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Dr. Anderson’s research focuses on the intersections between human activities and biodiversity patterns in urban areas. She uses field and synthesis research methods to investigate how humans intentionally and collaterally modify plant communities in cities, and works to understand how this might influence the ecosystem services and disservices across an urban landscape.
Street trees are a unique feature of urban areas, and the specific trees in an area are the result of a direct overlap between the human decisions and environmental processes governing a particular space. However, not all trees are created equal. Trees of certain species and sizes are better at providing ecosystem services such as water uptake or evapotransporative cooling, while others might contribute to greenhouse gas accumulation or produce allergenic pollen.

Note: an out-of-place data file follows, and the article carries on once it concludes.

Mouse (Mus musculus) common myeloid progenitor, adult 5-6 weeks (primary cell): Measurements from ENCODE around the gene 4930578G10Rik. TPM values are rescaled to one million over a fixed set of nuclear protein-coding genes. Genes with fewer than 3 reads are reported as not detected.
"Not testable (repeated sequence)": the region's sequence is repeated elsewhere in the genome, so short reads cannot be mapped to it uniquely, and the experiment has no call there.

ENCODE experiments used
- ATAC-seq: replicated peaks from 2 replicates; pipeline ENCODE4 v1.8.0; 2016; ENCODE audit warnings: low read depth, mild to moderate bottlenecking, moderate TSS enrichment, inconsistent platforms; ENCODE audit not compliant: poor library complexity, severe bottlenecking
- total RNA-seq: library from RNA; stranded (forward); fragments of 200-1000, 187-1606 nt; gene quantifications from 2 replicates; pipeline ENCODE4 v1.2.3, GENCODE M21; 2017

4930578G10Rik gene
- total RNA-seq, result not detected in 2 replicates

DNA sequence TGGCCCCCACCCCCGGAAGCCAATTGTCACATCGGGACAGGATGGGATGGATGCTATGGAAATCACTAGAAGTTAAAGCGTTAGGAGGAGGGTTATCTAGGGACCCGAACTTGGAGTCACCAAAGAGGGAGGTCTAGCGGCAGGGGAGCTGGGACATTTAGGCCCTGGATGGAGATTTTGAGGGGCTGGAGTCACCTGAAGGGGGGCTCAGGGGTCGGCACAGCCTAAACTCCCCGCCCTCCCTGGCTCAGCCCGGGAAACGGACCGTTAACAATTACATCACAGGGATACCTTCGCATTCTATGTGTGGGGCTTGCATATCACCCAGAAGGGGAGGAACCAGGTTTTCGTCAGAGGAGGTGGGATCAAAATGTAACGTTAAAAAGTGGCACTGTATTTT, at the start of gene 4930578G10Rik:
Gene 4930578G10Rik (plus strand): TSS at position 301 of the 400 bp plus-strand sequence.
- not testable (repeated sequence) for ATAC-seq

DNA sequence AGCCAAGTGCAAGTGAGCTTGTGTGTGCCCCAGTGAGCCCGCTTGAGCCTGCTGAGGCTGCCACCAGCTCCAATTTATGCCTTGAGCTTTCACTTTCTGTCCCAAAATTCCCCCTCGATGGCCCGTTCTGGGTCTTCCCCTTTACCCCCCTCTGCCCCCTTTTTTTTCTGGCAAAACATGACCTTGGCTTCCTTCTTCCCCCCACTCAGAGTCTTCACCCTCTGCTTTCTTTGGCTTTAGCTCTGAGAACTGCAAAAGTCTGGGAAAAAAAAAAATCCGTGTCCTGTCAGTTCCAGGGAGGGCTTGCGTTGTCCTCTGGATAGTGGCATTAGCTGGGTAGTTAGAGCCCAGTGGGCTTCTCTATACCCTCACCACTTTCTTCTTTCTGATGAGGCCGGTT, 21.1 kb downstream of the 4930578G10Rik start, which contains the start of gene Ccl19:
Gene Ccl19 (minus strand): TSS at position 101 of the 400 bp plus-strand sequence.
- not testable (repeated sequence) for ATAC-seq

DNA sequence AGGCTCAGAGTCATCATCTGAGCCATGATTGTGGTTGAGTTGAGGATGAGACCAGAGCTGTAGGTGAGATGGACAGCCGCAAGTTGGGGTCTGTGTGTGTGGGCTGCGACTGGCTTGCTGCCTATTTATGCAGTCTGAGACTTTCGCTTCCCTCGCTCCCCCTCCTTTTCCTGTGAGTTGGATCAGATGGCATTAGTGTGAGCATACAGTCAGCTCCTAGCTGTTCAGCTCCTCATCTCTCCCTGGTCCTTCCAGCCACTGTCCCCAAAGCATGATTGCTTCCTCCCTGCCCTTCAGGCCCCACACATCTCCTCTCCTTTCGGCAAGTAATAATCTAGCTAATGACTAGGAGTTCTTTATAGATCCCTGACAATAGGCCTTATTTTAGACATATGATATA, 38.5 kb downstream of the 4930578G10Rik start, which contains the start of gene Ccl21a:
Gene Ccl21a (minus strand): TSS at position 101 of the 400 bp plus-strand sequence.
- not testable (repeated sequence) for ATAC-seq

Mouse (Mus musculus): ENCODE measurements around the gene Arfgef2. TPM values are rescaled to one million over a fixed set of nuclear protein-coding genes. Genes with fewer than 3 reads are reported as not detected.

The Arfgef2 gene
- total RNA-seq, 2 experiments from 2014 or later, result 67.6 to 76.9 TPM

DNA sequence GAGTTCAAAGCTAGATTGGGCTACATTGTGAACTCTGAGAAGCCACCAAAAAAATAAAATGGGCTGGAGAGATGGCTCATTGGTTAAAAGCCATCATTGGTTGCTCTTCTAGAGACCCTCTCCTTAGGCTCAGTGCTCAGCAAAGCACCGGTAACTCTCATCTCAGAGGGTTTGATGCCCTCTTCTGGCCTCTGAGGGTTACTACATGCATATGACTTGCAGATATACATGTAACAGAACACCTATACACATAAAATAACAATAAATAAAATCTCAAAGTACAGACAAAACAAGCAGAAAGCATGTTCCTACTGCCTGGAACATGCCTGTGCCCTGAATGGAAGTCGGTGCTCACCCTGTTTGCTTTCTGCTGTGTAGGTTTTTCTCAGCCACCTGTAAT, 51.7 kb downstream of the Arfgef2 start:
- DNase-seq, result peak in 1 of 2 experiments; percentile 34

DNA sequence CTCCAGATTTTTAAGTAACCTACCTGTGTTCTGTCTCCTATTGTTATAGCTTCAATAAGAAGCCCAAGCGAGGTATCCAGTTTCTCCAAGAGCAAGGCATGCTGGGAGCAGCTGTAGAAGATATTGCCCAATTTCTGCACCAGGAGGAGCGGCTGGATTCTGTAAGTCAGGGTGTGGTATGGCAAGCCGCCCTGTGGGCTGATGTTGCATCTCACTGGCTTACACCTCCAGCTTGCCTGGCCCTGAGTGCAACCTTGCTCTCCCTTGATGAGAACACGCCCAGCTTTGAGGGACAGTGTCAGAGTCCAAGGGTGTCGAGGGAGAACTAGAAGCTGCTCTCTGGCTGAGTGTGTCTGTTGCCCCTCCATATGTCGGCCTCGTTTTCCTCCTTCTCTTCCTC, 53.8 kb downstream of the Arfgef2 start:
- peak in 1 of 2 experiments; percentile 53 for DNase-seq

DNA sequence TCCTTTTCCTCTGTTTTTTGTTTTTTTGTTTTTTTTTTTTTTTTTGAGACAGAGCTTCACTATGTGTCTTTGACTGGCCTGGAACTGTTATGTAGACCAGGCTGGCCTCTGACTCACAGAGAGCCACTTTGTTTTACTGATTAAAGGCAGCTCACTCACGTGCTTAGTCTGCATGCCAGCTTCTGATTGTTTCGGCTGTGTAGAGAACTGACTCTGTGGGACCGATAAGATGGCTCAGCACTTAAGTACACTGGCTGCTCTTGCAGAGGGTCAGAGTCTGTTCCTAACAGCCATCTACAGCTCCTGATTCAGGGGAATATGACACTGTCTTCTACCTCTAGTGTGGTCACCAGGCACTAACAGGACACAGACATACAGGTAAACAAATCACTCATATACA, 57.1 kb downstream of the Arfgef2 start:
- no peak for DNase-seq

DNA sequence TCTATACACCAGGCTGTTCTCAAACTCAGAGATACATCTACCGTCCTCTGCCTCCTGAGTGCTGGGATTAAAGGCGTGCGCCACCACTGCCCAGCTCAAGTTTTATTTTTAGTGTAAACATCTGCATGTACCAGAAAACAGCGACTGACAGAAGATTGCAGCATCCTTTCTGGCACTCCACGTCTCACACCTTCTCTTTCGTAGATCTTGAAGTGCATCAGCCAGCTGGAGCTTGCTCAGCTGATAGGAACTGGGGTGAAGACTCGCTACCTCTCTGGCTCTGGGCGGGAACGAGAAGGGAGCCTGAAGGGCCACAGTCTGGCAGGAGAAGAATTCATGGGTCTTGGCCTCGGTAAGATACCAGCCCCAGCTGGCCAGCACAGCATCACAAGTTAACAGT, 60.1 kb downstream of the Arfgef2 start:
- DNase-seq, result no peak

My current work looks at how street tree diversity is distributed across the neighborhood landscape of Baltimore, assessing where there might be gaps in the environmental equity of street trees as an urban resource. Furthermore, I am working to understand how the urban environment impacts the survival of street trees, and how planting year, landscape context, and immediate habitat influence whether certain trees survive or fail.
Urban areas are home to more than just people. Cities are important habitats, central to meeting conservation and environmental justice challenges of the 21st century.
Dr. Elsa Anderson talks about vacant lots and urban biodiversity, or how urban areas can provide spaces for many species of plants and animals.